evidence of record is insufficient to support the jury's verdict,
then motion for judgment as a matter of law should be granted.
Ambrose, 303 F.3d at 493.
Defendants' central argument in support of their motion for
judgment as a matter of law is that there was no reliable
evidence taken during trial that Testa knew Moore's identity or
knew Moore was engaged in union organizing activities when Testa
decided to eliminate five positions within the Maintenance
Department effective March 1, 2002. In order to evaluate this
argument, it is first necessary to explain what Moore was
required to prove in order to support his claim of retaliation.
A public employee's retaliation claim for engaging in protected
activity is evaluated under a three-part test. In order to
succeed on a retaliation claim, a plaintiff must show: (1) he
engaged in an activity constitutionally protected by the First
Amendment; and (2) his protected activity was a substantial and
motivating factor in the retaliating action. Finally, a defendant
may defeat a plaintiff's claim of retaliation by demonstrating
that the plaintiff's employment would have been terminated even
in the absence of the protected conduct. Ambrose,
303 F.3d at 493.
Defendants concede that Moore's efforts to organize a union
constituted activity entitled to protection under the First
Amendment. However, they argue that Moore failed to establish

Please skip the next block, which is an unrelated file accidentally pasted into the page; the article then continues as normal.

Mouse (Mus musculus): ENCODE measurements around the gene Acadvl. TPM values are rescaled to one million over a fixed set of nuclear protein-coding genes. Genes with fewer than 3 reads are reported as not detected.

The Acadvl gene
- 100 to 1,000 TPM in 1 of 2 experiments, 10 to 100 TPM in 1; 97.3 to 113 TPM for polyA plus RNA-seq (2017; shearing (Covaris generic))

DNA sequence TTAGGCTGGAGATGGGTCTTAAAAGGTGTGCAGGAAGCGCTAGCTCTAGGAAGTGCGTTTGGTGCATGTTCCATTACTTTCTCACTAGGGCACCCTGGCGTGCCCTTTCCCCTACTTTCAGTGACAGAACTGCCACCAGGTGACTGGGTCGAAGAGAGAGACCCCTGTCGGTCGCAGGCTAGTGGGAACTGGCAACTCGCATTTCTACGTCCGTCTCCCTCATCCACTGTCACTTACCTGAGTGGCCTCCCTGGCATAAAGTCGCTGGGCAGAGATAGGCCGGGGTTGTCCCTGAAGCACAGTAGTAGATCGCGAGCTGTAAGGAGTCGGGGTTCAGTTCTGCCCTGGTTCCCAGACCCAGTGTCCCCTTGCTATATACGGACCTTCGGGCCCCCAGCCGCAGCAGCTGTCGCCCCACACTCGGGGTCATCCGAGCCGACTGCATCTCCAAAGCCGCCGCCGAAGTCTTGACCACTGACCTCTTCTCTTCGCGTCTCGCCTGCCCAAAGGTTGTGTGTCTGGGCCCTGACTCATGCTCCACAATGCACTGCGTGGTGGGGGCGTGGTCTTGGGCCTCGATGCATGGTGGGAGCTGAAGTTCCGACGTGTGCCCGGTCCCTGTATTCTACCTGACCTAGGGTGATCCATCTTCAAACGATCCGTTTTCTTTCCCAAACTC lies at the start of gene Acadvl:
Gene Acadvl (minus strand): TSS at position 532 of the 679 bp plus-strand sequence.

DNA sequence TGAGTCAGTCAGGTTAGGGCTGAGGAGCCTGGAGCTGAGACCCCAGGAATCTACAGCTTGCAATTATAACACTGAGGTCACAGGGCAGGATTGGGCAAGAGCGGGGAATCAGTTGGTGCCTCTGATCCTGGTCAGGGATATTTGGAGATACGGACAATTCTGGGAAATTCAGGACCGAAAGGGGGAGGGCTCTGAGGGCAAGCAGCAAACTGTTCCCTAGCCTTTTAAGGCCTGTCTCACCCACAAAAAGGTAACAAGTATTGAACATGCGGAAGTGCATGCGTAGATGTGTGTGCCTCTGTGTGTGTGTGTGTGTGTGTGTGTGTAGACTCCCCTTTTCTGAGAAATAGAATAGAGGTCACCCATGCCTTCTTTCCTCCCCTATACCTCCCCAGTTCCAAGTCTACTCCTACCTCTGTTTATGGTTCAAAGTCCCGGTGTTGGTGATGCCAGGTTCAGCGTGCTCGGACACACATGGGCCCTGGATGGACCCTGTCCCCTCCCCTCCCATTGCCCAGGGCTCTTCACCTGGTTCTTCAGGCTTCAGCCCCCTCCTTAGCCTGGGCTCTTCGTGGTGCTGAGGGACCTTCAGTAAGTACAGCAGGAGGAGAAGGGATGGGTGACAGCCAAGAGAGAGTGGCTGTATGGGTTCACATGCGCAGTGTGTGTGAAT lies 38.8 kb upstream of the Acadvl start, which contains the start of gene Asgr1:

that his union organizing activity was a substantial or
motivating factor in his termination. Defendants chief argument
is that "there is absolutely no reliable evidence of record that
Testa, the undisputed decisionmaker, knew Moore's identity or
knew Moore was engaged in union organizing activities when Testa
decided to eliminate five positions effective March 1, 2002."
(Doc. No. 141, at 10.)
In support of this argument, Defendants rely heavily on
Ambrose, in which the United States Court of Appeals for the Third Circuit held "it is only intuitive
that for protected conduct to be a substantial or motivating
factor in a decision, the decisionmakers must be aware of the
protected conduct." Ambrose, 303 F.3d at 493. In Ambrose, the
plaintiff, a police officer, received a thirty-day suspension
after he provided an affidavit in support of his colleague's
lawsuit against the township-employer. The township claimed it
disciplined plaintiff because he entered administrative offices
after hours and made misleading entries in his activity logs.
Id. at 491. The plaintiff alleged that the suspension was
imposed in retaliation for offering the affidavit in the
litigation against the township. Id. at 492. All of the
township commissioners who voted to suspend plaintiff testified
that they were unaware of the affidavit he provided. Id. at
493. At trial, the plaintiff prevailed on his retaliation claim
and the district court denied the ...